My First Mac

From Big Iron to Personal Computers

Steve W. Young - June 1999

I started on computers in 1963 as a freshman at a high school with a cool blue and white teletype/printer/terminal (no CRT) with a tie in to the main frame at Lawrence Berkeley Lab. Graduated to keypunched card programs at UC-Davis. And then I got a DEC PDP-11 using RT-11 to do experiments at UC-Berkeley - it had a CRT. It only occupied one rack, and it had its own enclosed air conditioned room. We could play that neat dungeons game. The wall behind us had the complete map to the game that we were all working on.

I went on to more DEC machines at a defense contractor, and then they brought in desktop PCs - ugly, boxy, and cheap. I resisted all the ones offered until a 386 landed on my desk, but only because they had taken my nice graphics terminal away. It was functional, but as soon as I got into editing the startup files and configuring all the hardware, I knew there must be a better way. One day I needed a larger hard drive. The tech came and four driver boards, two hard drives, and three days later I could use my machine again.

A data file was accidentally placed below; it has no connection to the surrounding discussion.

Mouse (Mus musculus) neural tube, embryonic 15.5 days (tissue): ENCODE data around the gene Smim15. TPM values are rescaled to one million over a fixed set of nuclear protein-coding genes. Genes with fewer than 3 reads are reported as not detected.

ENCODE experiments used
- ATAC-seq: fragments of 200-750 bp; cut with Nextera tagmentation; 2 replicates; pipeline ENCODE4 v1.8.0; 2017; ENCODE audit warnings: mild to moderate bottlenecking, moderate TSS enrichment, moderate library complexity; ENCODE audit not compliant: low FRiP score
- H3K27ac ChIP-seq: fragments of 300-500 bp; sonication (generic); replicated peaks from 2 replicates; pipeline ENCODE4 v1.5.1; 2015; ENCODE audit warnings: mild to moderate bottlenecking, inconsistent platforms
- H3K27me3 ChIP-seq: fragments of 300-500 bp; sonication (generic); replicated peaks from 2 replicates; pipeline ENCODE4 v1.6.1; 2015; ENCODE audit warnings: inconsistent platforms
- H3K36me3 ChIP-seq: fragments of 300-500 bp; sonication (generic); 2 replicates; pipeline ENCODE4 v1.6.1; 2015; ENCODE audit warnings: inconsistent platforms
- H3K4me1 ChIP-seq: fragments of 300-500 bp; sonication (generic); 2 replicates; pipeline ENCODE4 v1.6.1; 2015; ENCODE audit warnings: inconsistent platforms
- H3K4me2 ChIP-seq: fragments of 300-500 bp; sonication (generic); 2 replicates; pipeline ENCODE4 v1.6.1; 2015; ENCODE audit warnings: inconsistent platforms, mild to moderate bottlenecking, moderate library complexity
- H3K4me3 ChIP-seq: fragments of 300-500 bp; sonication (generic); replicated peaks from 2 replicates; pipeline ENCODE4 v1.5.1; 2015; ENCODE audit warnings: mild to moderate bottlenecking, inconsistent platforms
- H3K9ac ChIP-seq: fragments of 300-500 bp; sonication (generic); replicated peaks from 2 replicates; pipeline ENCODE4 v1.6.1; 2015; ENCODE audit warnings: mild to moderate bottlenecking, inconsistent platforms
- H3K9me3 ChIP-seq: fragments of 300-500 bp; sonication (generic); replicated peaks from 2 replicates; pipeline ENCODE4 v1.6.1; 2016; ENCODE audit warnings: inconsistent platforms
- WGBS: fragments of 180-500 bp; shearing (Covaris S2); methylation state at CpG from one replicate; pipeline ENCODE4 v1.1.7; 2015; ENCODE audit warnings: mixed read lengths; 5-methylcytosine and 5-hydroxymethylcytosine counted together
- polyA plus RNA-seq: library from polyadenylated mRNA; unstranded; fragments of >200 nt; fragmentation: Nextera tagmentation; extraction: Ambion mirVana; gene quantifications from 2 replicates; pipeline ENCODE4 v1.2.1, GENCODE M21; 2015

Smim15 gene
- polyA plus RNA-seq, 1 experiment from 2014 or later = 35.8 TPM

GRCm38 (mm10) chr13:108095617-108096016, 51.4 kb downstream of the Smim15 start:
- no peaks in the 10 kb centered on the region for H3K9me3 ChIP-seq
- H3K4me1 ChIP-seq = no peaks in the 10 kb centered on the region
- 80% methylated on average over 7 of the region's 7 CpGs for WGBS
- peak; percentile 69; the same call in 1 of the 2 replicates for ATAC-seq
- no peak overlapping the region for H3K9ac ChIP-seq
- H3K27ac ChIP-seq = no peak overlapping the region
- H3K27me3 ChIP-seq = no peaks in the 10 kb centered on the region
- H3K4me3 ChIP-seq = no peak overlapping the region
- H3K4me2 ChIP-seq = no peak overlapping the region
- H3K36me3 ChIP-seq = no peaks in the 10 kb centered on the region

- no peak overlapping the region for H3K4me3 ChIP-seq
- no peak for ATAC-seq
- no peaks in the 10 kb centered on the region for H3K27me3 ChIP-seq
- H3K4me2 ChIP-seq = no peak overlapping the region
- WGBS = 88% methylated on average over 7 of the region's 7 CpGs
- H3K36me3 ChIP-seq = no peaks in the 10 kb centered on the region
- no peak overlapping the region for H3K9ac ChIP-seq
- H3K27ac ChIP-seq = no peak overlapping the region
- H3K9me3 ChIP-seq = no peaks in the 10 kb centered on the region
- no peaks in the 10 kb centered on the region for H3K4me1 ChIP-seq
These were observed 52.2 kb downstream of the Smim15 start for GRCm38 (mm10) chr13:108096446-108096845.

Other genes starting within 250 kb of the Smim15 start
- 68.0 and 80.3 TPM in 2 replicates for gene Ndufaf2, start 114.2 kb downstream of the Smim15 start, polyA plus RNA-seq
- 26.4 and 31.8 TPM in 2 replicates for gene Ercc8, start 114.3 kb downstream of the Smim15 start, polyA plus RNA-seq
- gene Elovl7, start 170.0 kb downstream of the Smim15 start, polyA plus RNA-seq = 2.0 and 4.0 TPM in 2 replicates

Around this time I went shopping for a personal computer for home use. I came home with a new Mac IIsi, a monitor, and a printer - and a hole in my wallet. But I got an elegant machine. I have never looked back.

Through a 630 and three IIcis for the kids, we are a Mac house. All the kids rooms are ethernetted. Son has an iMac, youngest daughter has a PowerBook 5300c, I have my 6360 and SE/30.

Oldest daughter is off to college in the fall and wants a tangerine iMac with matching Epson printer. Do you think she'll get it? No doubt about it!

Now I'm at a defense contractor that had been all Mac, but in a takeover last year, the know-nothings decided to go PC. I've still got two Macs in my cubicle, 4400 and 630, and no PC (piece of cr*p).

The only good thing is that they are surplussing all the Macs, and I can get them fairly cheap.

Resist the dark side.

Steve Young describes himself as "your basic rocket scientist turned rocket project engineer." He has a BS in math and has taught both math and science. Also holds a MS in Engineering.

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